Carlos Corrales, Custodial Worker, Osprey Fountains
Niuris Gonzalez Cardentey, Custodial Worker, Osprey Hall
Lynna Im, Admissions Evaluator, Enrollment Services Processing Office
Donna Kirk, Director, University Compliance
Misty Livingston, Production Specialist, Fine Arts Center
Dustin Mattox, Groundskeeper, Grounds
Hilary McConville, Office Manager, Office of the Dean of Students
Carl Muir, Groundskeeper, Grounds
Leslie Rosenberg, Nurse Practitioner, Counseling Center
William Self, Instructor, Nurse Anesthesia
Brandon Smith, Admissions Evaluator, Enrollment Services Processing Office
Andrea Snell, Events Planning Coordinator, Fine Arts Center
Darryl Davis, Custodial Worker, Custodial Services
Rick L'Ecuyer, Instructional Design Coordinator, Distance Learning
Sandra Milesevic, Purchasing Associate, Purchasing
Stephen Perkins, Assistant Athletic Coach, Men's Basketball
Christopher James, Professor, Mechanical Engineering
Christine Woodruff, Instructional Design Coordinator, Distance Learning

Great job
The following employees were promoted in August:

Kent Grandy, Facilities and Operations Coordinator, Facilities and Grounds
Carl Schumacher, Auto Equipment Mechanic Supervisor, Physical Facilities
Andrew Taylor, Pest Control Technician, Grounds

Goodbye
Heartfelt well wishes in their new endeavors for the following employees, who left UNF in August:

Rebecca England, Education Coordinator, Florida Institute of Education
William Moon, Assistant Athletic Coach, Basketball
Mamie Morrow, Research Program Services Coordinator, Florida Institute of Education
Rachel Pellum, Registered Nurse, Student Health Services
Kristen Schebell, Coordinator, Jacksonville Commitment
Pamela Hnyla, Senior Instructor, English
James Wirth, Assistant Professor, Psychology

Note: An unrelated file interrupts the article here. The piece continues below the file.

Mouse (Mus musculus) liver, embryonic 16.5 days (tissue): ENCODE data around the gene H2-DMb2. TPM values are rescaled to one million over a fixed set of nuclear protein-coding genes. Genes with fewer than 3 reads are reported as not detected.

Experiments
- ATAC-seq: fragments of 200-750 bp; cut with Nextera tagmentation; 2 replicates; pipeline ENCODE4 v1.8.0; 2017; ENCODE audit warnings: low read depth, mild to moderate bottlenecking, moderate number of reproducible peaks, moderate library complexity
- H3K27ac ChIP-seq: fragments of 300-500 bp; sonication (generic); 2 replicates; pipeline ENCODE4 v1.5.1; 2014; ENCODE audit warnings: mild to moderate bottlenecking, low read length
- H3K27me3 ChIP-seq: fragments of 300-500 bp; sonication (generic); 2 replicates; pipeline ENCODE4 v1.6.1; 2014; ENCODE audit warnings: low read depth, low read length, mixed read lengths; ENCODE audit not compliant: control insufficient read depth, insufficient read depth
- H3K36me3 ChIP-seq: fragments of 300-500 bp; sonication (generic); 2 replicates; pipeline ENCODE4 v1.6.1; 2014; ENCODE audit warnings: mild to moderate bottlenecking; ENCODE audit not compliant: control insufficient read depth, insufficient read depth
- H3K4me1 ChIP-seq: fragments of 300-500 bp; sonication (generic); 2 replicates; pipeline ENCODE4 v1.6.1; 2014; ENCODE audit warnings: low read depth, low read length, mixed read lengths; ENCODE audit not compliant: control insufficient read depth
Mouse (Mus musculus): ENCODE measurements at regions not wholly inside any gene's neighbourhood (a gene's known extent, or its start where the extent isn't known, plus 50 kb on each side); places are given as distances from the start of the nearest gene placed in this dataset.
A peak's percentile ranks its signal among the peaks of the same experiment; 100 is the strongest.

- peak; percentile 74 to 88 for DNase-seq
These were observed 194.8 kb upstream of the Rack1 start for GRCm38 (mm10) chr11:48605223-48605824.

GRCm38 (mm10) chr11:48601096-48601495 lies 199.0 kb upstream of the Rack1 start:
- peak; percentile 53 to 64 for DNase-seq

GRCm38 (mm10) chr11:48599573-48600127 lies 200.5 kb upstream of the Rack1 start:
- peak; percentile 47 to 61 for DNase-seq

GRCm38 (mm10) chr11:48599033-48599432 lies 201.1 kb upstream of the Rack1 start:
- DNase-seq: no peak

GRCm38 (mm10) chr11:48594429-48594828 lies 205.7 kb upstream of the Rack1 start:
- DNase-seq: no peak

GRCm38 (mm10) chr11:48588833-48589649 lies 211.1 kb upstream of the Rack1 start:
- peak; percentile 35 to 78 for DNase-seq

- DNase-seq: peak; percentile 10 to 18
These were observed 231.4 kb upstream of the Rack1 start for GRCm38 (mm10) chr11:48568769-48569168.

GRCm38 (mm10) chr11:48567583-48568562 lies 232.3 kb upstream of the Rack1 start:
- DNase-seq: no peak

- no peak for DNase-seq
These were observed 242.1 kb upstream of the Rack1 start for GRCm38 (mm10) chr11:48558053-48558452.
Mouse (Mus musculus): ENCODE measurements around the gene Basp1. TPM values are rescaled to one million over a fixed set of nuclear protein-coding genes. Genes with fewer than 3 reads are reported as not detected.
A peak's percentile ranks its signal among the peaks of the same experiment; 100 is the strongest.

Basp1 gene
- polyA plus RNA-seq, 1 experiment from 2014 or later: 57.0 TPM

Mario Hernandez, Custodial Worker, Custodial Services
Antoine Norman, Office Assistant, Parking
Iryna Tsimokh, Program Assistant, Continuing Education

Congrats
Ashley Earles-Bennett, marketing coordinator for the Music Flagship Program, won the "Remember One Spark" contest. The creators of One Spark, a crowd funding festival that took over Downtown Jacksonville in April, asked participants to submit their favorite images of the event, and Earles-Bennett's picture of her sister dressed up as a zombie received the most votes on Facebook.
The Goods
Okra

OkraOkra, known in many English-speaking countries as lady's fingers, bhindi or gumbo, is a nutritional powerhouse that has been cultivated for more than 2,000 years. It's grown and eaten in many regions around the world and can add nutritional benefits to your diet - if used properly. Shahla Khan, nutrition instructor in the University of North Florida Nutrition and Dietetics Flagship Program, shares more about this flowering plant. In order to include okra in your diet, a recipe is included.

Myth: Okra has little nutritional benefit.
Fact: Okra is rich in both soluble and insoluble fiber, folic acid, vitamin B5, C and A, and protein. Okra also contains essential minerals, including potassium, magnesium and iron.